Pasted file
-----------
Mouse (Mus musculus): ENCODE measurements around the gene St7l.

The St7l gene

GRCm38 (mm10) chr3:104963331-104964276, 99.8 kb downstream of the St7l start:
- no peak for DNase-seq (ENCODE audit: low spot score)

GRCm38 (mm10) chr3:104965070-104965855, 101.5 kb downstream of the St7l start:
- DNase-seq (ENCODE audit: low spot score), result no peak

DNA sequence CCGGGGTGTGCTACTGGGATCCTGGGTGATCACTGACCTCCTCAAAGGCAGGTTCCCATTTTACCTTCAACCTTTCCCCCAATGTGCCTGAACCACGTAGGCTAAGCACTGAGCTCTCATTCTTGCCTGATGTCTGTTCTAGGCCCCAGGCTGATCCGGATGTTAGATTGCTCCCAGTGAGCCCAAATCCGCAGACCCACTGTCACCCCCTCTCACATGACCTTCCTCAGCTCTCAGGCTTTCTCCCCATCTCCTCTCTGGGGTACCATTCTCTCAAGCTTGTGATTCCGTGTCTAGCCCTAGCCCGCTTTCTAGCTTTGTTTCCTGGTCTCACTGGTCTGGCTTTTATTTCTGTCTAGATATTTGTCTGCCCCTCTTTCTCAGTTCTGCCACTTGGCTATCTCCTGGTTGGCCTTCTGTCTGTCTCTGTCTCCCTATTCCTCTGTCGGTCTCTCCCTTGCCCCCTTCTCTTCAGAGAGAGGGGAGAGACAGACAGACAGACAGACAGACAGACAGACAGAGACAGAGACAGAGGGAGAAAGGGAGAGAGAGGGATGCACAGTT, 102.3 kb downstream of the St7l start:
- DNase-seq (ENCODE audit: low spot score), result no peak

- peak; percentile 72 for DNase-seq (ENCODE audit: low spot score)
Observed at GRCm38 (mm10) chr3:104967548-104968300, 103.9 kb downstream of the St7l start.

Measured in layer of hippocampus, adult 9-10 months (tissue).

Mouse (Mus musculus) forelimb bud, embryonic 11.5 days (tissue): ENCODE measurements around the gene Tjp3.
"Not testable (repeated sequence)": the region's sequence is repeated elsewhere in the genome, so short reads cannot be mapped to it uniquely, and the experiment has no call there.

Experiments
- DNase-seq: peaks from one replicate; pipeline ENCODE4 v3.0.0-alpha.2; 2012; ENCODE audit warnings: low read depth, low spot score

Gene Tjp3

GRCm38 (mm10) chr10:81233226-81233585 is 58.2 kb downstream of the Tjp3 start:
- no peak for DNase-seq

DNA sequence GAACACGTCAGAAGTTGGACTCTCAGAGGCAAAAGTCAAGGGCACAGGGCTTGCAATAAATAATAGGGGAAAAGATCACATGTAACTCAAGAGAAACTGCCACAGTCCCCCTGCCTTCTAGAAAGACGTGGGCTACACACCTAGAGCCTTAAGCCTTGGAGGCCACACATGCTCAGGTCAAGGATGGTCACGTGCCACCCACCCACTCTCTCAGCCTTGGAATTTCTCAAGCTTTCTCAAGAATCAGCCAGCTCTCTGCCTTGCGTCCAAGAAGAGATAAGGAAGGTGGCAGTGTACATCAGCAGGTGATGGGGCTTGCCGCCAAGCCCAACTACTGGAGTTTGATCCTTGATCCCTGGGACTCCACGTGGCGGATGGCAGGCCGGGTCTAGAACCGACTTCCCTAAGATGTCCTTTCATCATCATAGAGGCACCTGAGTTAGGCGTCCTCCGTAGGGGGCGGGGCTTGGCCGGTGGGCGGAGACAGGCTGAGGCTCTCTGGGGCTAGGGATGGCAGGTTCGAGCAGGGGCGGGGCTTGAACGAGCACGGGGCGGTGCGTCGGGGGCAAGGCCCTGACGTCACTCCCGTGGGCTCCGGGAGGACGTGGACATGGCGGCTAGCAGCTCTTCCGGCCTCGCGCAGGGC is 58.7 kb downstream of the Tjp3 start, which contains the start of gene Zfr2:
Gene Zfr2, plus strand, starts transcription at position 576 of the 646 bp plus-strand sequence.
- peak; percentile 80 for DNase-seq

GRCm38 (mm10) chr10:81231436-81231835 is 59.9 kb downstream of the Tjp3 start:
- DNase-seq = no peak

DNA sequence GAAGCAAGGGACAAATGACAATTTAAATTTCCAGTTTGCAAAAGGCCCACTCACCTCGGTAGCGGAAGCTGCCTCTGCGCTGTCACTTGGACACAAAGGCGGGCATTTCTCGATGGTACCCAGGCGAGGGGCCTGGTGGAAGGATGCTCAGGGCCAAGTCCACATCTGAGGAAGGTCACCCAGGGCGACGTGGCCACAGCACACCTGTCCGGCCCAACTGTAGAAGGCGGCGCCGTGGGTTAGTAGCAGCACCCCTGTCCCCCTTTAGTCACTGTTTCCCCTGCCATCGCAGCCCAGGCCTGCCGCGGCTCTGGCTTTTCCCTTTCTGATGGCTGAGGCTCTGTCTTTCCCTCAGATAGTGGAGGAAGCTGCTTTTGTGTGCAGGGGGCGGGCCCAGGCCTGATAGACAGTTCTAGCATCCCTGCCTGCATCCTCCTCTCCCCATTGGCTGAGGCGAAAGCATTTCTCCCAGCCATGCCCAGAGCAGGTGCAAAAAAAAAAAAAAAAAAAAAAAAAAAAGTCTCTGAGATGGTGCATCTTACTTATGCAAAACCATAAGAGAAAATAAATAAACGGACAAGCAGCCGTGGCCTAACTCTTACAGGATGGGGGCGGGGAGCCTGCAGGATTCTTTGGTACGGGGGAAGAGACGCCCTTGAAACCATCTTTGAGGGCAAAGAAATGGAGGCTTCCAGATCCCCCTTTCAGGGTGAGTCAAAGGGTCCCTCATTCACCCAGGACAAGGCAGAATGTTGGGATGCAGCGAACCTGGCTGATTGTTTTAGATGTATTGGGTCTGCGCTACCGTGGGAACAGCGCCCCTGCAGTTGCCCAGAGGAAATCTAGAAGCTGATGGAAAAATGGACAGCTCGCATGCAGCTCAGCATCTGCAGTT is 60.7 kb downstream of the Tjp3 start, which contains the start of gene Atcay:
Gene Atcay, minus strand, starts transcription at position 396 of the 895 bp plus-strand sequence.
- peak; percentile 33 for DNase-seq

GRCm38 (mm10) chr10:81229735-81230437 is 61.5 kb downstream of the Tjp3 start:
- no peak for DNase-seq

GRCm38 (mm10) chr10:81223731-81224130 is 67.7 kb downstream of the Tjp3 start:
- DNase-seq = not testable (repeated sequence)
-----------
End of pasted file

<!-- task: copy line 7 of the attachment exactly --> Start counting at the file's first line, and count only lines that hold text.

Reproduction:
DNA sequence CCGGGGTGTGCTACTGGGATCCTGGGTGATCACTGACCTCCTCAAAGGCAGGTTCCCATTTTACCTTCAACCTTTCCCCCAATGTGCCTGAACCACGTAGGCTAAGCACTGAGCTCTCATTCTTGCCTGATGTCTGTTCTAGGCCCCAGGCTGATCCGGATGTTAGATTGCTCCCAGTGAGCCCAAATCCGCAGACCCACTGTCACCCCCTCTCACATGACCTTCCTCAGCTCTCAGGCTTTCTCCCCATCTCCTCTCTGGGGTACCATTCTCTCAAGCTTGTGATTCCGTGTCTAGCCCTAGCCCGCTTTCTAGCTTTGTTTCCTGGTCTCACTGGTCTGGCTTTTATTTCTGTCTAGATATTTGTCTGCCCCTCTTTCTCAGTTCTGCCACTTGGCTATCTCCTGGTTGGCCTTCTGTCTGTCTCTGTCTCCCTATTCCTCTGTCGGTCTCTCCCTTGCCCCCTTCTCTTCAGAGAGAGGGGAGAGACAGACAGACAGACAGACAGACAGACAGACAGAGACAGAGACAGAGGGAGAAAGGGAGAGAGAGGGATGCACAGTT, 102.3 kb downstream of the St7l start: